"visher"? Really? Have people already forgotten the origin of the 'ph' in "phisher"?
tim: what country are you in?
> "visher"? Really?
"voice phishing," according to the first paragraph of the story.
And according to Wikipedia: http://en.wikipedia.org/wiki/Vishing
What are we supposed to call "virtual phishing"?
I wonder if it wouldn't be a great way to defraud the folks at the fort/NCTC if you were a contractor seeking to keep a observation going monkeying around with the verint software thing.
@ James Sutherland
There is no way to know whether its really your bank the first time you use it, but once you set up a base line you will notice when something changes. Assuming that not *all* calls you get are from scammers this should work pretty well.
So individual security-conscious customers are supposed to purchase this service (or a box that supplies it) from a third party or from their last-mile provider, to make up for the insecure design and implementation of phone company ID signaling systems. And instead they're supposed to trust the implementor/provider of this service.
What a lovely risk-shifting model.
Which is to say, it's a nice result, but mostly useful in a world where denying readily available information to the end user is part of the business model.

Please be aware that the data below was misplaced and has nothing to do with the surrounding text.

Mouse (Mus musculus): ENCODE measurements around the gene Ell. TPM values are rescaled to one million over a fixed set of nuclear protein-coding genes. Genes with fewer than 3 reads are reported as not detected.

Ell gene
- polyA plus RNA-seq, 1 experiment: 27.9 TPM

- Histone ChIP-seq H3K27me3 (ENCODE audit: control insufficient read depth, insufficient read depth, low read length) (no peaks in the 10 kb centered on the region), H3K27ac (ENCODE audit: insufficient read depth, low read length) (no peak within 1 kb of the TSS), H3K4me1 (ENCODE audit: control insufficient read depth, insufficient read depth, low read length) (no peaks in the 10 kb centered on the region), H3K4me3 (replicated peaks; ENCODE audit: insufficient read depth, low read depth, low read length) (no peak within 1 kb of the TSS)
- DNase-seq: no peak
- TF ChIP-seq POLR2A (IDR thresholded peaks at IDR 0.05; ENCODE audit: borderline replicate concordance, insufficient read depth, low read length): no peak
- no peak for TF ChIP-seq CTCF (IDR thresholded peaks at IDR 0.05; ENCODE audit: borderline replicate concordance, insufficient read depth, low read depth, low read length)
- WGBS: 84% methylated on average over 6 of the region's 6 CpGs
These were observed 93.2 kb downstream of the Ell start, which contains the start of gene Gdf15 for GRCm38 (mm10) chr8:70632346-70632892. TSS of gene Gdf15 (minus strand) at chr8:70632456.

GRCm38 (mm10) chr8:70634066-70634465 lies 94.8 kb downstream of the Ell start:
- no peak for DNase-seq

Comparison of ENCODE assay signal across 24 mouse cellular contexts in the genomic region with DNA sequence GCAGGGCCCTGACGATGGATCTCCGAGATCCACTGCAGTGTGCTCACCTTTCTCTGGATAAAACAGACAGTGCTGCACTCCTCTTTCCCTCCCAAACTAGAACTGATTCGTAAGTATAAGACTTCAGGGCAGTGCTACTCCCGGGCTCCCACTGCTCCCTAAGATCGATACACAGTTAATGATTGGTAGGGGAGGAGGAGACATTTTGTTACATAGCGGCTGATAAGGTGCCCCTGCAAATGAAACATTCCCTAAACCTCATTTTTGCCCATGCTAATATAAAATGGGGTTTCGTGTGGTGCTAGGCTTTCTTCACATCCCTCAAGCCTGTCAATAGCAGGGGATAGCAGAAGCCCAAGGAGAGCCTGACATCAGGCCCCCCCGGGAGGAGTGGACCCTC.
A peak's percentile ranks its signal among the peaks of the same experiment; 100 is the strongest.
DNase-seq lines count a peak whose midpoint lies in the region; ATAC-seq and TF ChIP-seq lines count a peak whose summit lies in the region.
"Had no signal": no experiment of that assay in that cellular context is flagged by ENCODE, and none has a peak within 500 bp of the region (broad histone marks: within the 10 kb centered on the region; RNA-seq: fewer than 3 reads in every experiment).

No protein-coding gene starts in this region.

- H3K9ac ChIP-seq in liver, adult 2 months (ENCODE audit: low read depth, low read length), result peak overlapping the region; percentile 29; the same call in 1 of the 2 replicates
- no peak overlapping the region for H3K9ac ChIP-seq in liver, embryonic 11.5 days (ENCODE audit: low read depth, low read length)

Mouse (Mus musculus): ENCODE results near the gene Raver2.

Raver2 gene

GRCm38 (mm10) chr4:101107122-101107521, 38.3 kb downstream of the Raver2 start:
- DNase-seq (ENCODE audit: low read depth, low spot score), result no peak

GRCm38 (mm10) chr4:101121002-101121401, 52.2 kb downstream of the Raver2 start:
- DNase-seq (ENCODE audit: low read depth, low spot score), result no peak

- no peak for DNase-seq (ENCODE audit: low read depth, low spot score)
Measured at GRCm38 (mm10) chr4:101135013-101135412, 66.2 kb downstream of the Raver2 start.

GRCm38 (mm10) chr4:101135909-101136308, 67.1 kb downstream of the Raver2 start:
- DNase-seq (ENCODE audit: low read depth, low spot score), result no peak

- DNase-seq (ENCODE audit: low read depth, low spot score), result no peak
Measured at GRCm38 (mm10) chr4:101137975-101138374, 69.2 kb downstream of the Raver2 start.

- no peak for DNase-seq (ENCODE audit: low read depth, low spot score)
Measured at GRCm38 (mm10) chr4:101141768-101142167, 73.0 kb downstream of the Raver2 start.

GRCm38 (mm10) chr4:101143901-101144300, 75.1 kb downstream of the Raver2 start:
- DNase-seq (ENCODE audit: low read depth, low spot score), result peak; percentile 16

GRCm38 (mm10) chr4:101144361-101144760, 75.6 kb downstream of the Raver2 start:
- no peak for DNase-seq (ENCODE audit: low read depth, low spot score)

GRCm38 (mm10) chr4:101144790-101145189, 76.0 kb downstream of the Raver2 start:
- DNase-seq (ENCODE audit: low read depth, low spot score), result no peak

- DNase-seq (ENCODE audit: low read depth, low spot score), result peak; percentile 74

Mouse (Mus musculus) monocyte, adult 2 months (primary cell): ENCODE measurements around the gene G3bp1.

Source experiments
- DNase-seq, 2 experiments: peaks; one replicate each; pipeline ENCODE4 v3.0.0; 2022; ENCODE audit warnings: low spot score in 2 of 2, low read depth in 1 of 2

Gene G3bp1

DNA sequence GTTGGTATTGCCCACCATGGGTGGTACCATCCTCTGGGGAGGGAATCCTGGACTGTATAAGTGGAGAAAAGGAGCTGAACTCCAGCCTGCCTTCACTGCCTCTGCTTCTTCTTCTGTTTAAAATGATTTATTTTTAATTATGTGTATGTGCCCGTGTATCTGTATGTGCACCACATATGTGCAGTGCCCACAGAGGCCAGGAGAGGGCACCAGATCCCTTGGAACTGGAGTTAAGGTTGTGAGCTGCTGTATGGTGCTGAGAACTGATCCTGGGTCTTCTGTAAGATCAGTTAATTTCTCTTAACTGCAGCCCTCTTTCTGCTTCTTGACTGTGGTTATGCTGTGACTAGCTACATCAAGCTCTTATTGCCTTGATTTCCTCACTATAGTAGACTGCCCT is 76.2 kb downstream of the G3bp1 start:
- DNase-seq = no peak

Wouldn't this assume that phone calls issuing from the same company/building *always* take the *exact* same route between points a (them) and b (me) and pick up the same noise pattern?
What happens when a call gets rerouted due to network traffic and goes through an additional switch or 10?
What about the route it takes internal to the company/pbx before it even gets to the outside world?
What happens when the person in the call center gets stuck with a sketchy headset?
What happens if your bank uses more than 1 call center location?
Interesting, yes, but far from convincing (yet).
You could just tell the caller the line is bad and you will call him back then get the number he gives you and try the banks phone number with the extension he gives.
Usually if someone says hes from the fbi or whatever, its due diligence to call the listed number for that agency and ask for that members name. and if he is fbi, ask him what its about, he'll blow you off or lie to you, then tell him you need 500 an hour to talk to him in your lawyers office. cash in advance 45 minute hours of course.
If you provide people with a tool that makes identifying calls possible in this manner, they will use it to make their calls sound more real.
Interestingly, why would a consumer use this tool? Of course, to make the consumer responsible for letting the fraud happen. Now, why don't banks (or other financial institutions) make use of this tool to identify customers? They don't want to because it makes them responsible (they collect one way or another, on all transactions). The whole thing is one sided, against the consumer.
It could be argued that if your bank is outsourcing it's customer service to Russia you have greater problems than simply authenticating their drone-on-the-phone.
They probably sold this crap to the FBI first, and now realize there's little market in intelligence agencies, so they'll try to sell it to corporations and consumers.
The tech sounds on a par with "voice stress lie detection", i.e., a con game.
As for the FBI, well, this is why spies use throwaway burner cell phones. No doubt vishers do, too.
@vnonymous: Really? You used wikipedia as a source? Do you also subsribe to PC Mag?
On the consistency of call centers...